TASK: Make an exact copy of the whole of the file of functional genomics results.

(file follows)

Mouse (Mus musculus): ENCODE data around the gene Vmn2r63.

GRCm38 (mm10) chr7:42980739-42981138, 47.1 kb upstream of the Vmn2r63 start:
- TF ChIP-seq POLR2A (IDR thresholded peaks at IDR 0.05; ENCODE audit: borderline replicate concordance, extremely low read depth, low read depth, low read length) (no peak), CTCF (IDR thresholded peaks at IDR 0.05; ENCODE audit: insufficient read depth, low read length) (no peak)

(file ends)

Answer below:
Mouse (Mus musculus): ENCODE data around the gene Vmn2r63.

GRCm38 (mm10) chr7:42980739-42981138, 47.1 kb upstream of the Vmn2r63 start:
- TF ChIP-seq POLR2A (IDR thresholded peaks at IDR 0.05; ENCODE audit: borderline replicate concordance, extremely low read depth, low read depth, low read length) (no peak), CTCF (IDR thresholded peaks at IDR 0.05; ENCODE audit: insufficient read depth, low read length) (no peak)